Farming

Coffee farming is an unforgiving and challenging task. Like wine grapes, coffee crops from the same farm can taste drastically different from year to year. It is the farmer’s job to mitigate those inconsistencies, while working to improve quality, and increase yield. There are a variety of factors that contribute to a good crop:

Altitude & Sunlight

Most good Arabica coffees grow at altitudes over 2,000 feet above sea level. High-elevation coffee trees only have sunlight for part of the day, slowing the development of the coffee cherries. This slower growth increases the flavor oils that give coffee “acidity” (not sour or unpleasant – it is the winey flavor that coffee connoisseurs prize). Generally, the higher the altitude, the brighter the coffee will be. Coffee trees at lower altitudes or on flat terrain are exposed to more direct sunlight, causing the coffee cherries to develop faster, resulting in less acidity and more body.

Soil Conditions

For coffee to grow properly, it must be planted in nutrient-rich soil. Coffee trees need extensive supplies of nitrogen, calcium, potassium, magnesium, and countless micro-nutrients to stay healthy and robust.

Climate

Coffee is a tropical tree and is only grown between the Tropics of Cancer and Capricorn. It requires warm temperatures year round and even the slightest frost can kill a whole crop. Sunlight, humidity, precipitation, even wind, all play a role in a coffee’s development.

Processing

Coffee is unlike most fruits in that it will not ripen after being picked. For this reason, it can only be harvested when it is ready for processing. The coffee cherry is ready when it turns a bright red color. Often, cherries on the same branch will be different colors, so the picking must be done in stages over the course of several weeks to ensure only the ripe cherries are picked.

After the coffee cherries have been picked, they will go through either a wet or dry process to prepare them for shipping. Wet processing is typically used for higher-quality coffees. During the first stage of this process, the coffee cherries are dumped into large water tanks. Unripe and poorly developed cherries will float, while the fruit that is ready for further processing will sink. During the next stage of processing, the first layer of skin and some pulp is removed by pressing the fruit through a screen.

The remaining layers of pulp are broken down by soaking the coffee in fermentation tanks for several days. The coffee is then washed thoroughly before drying by machine or under the heat of the sun on raised beds.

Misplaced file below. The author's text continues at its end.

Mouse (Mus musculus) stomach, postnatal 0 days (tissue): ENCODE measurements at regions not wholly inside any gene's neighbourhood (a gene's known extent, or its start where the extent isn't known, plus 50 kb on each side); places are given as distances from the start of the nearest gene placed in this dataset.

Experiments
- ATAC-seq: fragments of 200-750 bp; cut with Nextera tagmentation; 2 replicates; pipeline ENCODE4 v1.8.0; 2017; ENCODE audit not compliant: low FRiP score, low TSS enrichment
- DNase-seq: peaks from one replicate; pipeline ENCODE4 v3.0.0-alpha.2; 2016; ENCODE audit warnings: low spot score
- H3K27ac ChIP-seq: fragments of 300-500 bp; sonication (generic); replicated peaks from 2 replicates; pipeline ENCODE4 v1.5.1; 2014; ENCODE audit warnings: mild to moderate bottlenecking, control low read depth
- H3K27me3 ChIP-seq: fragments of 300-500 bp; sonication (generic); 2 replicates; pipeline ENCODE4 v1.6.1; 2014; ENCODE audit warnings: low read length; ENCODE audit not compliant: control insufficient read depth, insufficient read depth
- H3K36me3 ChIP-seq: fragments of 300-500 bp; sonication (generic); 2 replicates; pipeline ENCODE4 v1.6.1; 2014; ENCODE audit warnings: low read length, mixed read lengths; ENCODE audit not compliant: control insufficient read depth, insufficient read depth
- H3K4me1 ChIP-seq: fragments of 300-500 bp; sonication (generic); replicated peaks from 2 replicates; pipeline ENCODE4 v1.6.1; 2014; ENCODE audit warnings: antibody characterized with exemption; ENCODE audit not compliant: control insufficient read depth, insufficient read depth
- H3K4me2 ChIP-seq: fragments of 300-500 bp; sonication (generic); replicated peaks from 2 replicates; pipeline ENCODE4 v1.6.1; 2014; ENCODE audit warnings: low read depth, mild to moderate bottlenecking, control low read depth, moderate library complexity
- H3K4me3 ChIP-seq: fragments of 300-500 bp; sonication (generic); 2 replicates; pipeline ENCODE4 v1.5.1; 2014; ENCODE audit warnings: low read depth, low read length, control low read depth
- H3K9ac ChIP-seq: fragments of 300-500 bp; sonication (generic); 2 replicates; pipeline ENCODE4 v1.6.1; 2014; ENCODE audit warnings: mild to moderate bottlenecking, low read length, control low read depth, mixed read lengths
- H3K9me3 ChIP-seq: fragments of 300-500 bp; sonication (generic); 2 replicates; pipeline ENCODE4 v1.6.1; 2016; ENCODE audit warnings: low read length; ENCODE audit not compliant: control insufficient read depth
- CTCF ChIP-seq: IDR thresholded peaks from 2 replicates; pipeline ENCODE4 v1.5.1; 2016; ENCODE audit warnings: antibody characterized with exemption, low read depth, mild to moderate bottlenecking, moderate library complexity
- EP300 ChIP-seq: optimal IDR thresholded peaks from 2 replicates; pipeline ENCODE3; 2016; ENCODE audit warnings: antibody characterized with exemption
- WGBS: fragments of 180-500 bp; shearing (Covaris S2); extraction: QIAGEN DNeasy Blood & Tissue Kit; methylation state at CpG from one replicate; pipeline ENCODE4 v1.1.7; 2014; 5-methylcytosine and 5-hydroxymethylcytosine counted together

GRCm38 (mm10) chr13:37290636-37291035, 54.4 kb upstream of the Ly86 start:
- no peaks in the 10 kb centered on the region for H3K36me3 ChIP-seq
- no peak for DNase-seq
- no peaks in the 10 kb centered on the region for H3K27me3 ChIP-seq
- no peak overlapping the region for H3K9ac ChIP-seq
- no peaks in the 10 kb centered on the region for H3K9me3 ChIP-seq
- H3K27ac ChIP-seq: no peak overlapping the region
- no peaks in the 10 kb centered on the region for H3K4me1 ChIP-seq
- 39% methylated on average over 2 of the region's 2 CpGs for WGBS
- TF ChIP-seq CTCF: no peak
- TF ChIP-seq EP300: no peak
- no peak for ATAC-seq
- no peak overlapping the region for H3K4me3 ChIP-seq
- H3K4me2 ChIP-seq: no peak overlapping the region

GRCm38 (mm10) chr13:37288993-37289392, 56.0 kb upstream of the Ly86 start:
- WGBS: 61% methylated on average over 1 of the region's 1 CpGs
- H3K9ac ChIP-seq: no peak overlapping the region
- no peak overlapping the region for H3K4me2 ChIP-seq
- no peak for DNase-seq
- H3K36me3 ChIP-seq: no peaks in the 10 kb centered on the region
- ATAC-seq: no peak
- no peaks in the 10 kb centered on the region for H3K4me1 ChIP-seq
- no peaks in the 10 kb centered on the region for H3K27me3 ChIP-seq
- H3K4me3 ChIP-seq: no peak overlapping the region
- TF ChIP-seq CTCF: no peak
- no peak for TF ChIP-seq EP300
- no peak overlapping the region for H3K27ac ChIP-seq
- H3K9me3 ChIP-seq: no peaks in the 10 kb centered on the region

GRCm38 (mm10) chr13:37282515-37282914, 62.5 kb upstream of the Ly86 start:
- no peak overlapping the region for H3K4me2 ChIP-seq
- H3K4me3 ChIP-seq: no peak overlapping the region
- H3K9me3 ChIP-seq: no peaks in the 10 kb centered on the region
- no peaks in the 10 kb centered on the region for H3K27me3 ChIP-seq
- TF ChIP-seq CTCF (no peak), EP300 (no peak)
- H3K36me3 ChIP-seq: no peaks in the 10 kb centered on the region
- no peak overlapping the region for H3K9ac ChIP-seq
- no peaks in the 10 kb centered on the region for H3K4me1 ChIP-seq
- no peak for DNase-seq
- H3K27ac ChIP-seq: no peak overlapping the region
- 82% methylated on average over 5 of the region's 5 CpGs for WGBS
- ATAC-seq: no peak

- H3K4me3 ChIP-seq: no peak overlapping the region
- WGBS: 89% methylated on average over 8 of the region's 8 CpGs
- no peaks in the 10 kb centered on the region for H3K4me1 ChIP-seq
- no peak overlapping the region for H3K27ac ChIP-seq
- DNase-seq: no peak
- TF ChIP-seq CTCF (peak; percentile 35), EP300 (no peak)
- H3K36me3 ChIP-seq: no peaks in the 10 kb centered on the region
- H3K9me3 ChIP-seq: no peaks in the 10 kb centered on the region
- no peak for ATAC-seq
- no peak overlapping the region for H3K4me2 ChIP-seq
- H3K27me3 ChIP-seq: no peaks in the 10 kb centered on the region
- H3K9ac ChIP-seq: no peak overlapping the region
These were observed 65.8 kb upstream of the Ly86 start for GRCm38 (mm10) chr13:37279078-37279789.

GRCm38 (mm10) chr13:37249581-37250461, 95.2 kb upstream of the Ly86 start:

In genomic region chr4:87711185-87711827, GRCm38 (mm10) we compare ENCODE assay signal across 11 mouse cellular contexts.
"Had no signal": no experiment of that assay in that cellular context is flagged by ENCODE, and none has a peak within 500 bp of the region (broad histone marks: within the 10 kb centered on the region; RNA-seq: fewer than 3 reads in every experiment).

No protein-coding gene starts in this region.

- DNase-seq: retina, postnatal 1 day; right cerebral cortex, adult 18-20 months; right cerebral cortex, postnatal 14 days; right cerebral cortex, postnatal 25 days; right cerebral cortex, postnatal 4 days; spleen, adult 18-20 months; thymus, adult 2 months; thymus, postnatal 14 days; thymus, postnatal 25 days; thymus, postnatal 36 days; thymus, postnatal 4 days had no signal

Dry processing is a simpler method. The coffee cherries are placed on tables or patios and allowed to dry in the sun for up to 14 days. The cherries are mixed regularly with rakes so all of the cherries are evenly dried. It only takes a few improperly dried cherries to cause ferment in the coffee and ruin a batch. When the skin is dried, it is removed and the coffee moves on to be graded by hand or machine to eliminate any imperfect beans.

After processing, the dried coffee beans are packed in burlap sacks and prepared for ocean freight. Their next stop is our roasting facility, where the production stage of their development begins.

Perfect for light coffees with naturally high acidity, this method will bring out sweetness and subtlety.

  1. Make sure your Chemex is clean and residue-free.
  2. Fold your filter (half, moon up, half again) and place it in the Chemex.
  3. Wet the filter with warm water to remove any particulate and the perfumey smell of the double-bonded paper. Dump the water and rinse the Chemex again with more warm water.
  4. Place 29 grams of freshly ground coffee (regular grind) into the filter.
  5. Boil 473 mL (16 oz) of cold, fresh water. Pour a small amount of just-off-the-boil water (200°F) over the grounds, soaking the top. Very little water should get through on this initial pour. The top of the coffee should dome (this is called ‘blooming’).
  6. Once the bloom has collapsed (30–40 seconds), begin pouring the rest of your water over the coffee in a slow, circular motion.
  7. Take your time. Once you’ve poured all of the water, allow the filter to stop dripping.
  8. Don’t hesitate. Drink it while it’s hot (or decant into a thermos).

Try with heavier-bodied coffees with depth and less natural clarity—Sumatra Ketambe Dark or other dark roasts.

  1. Make sure your press is clean. Warm the pot and the plunger through with hot water.
  2. Put 22 grams of fresh, coarse ground coffee into the bottom of the pot.
  3. Boil 355 mL of fresh, cold water (you’ll have to start with a bit more). Pour just-off-the-boil water (200°F) over the grounds slowly and in a circular motion, so as to stir the coffee while you’re pouring.
  4. Once you’ve finished pouring the water, stir to ensure that all of the coffee has been evenly soaked.
  5. Place the plunger on top of the press, but DO NOT press down.
  6. Wait 4 minutes (enough time to listen to your favorite song—unless you’re into punk, in which case you can listen to it twice).
  7. Depress the plunger slowly. There should be some resistance. But, if there is too much resistance, the coffee may have been ground too fine and you could be in danger of shattering the glass pot under pressure.